My one red flag is instructors who are coaching people to go faster. New drivers are still working on fundamentals and having them try to go faster is a recipe for an off. It may seem obvious but I've seen guys do it.



fatallightning Reader
1/4/22 1:54 p.m.

Well now you changed the lede photo and I look like a dummy.

adam525i GRM+ Memberand Dork
1/4/22 2:02 p.m.

In reply to Tom1200 :

You sound like a pretty good instructor, your students are lucky to have you.

I've had a couple of bads ones but have been lucky to work with more really great instructors. My first instructor with our club was in the twilight of his career and was only there for the Saturday (fortunately), he was so nervous in the passenger seat of my car at any speed  and the feedback was barked and yelled but not clear at all. I went out for a ride with him in his car after lunch and quickly realized he was no different when he was driving being very nervous and frustrated driving in the instructor group (WHY'S EVERYONE DRIVING SO HARD, PEOPLE NEED TO SLOW DOWN! as another car goes by after being held up waiting for a point by). I don't think he had any fun that weekend and I have not seen him since. The following day I had the opposite experience and it saved the weekend for me. He was the perfect follow up, calm, relaxed and encouraging, it felt like we were flying around the track. Since then they have all been excellent and I look forward to working with some new ones this year.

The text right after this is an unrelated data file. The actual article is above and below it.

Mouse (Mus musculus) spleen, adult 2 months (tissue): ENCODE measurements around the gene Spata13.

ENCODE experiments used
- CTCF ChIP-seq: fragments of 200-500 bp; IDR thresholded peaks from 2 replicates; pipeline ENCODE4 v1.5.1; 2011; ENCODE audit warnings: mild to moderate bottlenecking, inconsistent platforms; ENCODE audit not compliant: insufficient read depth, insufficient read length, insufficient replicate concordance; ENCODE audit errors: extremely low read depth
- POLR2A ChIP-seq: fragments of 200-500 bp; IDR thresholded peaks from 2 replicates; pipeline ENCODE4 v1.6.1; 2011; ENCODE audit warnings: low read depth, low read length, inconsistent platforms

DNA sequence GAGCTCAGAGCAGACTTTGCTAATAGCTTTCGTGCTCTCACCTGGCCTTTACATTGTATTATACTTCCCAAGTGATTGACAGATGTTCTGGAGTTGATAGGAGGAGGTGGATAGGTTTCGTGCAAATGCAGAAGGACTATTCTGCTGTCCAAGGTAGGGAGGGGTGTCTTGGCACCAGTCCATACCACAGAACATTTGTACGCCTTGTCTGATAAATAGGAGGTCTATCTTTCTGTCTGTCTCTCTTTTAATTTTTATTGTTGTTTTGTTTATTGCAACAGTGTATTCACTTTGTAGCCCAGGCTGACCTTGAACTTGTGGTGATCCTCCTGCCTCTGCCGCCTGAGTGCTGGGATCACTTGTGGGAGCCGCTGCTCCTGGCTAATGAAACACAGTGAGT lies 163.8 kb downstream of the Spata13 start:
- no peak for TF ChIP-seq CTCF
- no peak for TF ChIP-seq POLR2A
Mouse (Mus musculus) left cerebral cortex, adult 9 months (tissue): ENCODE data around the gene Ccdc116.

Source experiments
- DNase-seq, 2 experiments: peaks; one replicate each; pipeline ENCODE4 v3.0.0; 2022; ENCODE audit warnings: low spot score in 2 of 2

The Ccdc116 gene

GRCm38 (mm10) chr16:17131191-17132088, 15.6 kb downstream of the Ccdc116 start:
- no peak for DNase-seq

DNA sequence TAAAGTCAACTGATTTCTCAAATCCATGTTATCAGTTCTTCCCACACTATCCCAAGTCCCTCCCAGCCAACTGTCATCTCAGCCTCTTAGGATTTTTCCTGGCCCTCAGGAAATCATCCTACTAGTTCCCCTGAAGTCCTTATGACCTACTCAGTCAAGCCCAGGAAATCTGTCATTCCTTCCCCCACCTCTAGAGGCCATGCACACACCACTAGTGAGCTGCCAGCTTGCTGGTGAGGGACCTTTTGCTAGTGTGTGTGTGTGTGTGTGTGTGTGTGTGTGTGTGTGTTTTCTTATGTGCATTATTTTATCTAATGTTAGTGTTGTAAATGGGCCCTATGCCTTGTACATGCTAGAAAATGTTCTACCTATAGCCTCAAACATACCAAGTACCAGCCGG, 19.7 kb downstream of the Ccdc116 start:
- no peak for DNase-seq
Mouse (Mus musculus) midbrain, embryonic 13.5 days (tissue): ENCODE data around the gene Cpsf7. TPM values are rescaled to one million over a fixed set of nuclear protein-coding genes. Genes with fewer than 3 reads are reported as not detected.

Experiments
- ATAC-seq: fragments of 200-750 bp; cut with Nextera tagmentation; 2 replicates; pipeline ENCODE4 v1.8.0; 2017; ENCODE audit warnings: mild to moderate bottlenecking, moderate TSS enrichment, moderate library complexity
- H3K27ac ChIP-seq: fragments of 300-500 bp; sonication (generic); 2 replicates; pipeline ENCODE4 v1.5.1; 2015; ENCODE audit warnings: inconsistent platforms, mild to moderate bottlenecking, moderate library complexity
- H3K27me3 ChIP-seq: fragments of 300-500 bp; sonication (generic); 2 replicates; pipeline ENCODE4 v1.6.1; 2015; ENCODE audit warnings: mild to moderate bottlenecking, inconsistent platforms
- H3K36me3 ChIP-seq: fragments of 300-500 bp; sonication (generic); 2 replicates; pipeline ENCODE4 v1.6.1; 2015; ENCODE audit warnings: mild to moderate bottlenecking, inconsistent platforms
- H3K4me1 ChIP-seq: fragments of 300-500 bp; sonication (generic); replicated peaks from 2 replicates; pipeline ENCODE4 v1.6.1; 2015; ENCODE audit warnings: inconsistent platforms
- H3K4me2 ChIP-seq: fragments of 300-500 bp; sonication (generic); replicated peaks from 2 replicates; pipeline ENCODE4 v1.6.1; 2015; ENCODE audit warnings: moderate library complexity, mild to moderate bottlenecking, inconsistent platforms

Tom1200 UltraDork
1/4/22 4:37 p.m.

In reply to adam525i :

Thank you; maybe an add to this is ask the instructor why they became an instructor?

In my case it's mostly because I hate to see people struggle. I see people thrashing around and I know they're getting frustrated and not having fun. I love motorsports and just want to share the passion and fun.  

Tom1200 UltraDork
1/4/22 4:39 p.m.
fatallightning said:

Well now you changed the lede photo and I look like a dummy.

Like those of us who spend large sums of our money chasing our friends round in circles are complete're in good company here.

BimmerMaven New Reader
10/26/22 4:54 a.m.

In reply to Tom1200 :

You're letting out a big secret!

Check out "Please Understand Me" by Kierseys, especially if you interact with lots of people in your day job.

Try to (always) speak to people in their own language....if you know what their job is and can speak that language, you're miles ahead.

And, for sure, no reason to urge to go faster...let it develop